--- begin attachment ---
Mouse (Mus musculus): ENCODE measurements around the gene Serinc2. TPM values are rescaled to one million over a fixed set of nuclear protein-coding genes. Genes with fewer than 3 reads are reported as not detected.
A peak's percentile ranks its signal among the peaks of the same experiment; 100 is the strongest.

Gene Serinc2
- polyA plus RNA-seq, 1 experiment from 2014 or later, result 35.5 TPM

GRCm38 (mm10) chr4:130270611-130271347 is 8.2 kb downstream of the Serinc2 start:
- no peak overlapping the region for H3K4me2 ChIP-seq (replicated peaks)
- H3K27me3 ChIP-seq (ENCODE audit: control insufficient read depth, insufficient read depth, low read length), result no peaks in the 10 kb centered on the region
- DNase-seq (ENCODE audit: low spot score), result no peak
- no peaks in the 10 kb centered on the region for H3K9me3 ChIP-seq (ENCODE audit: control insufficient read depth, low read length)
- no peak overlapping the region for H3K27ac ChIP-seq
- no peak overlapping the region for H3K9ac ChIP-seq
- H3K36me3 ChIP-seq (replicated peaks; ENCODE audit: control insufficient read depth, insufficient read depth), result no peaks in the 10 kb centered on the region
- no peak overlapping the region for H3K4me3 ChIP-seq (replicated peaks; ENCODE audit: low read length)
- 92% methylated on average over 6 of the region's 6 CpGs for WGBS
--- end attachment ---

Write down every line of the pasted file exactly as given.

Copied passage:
Mouse (Mus musculus): ENCODE measurements around the gene Serinc2. TPM values are rescaled to one million over a fixed set of nuclear protein-coding genes. Genes with fewer than 3 reads are reported as not detected.
A peak's percentile ranks its signal among the peaks of the same experiment; 100 is the strongest.

Gene Serinc2
- polyA plus RNA-seq, 1 experiment from 2014 or later, result 35.5 TPM

GRCm38 (mm10) chr4:130270611-130271347 is 8.2 kb downstream of the Serinc2 start:
- no peak overlapping the region for H3K4me2 ChIP-seq (replicated peaks)
- H3K27me3 ChIP-seq (ENCODE audit: control insufficient read depth, insufficient read depth, low read length), result no peaks in the 10 kb centered on the region
- DNase-seq (ENCODE audit: low spot score), result no peak
- no peaks in the 10 kb centered on the region for H3K9me3 ChIP-seq (ENCODE audit: control insufficient read depth, low read length)
- no peak overlapping the region for H3K27ac ChIP-seq
- no peak overlapping the region for H3K9ac ChIP-seq
- H3K36me3 ChIP-seq (replicated peaks; ENCODE audit: control insufficient read depth, insufficient read depth), result no peaks in the 10 kb centered on the region
- no peak overlapping the region for H3K4me3 ChIP-seq (replicated peaks; ENCODE audit: low read length)
- 92% methylated on average over 6 of the region's 6 CpGs for WGBS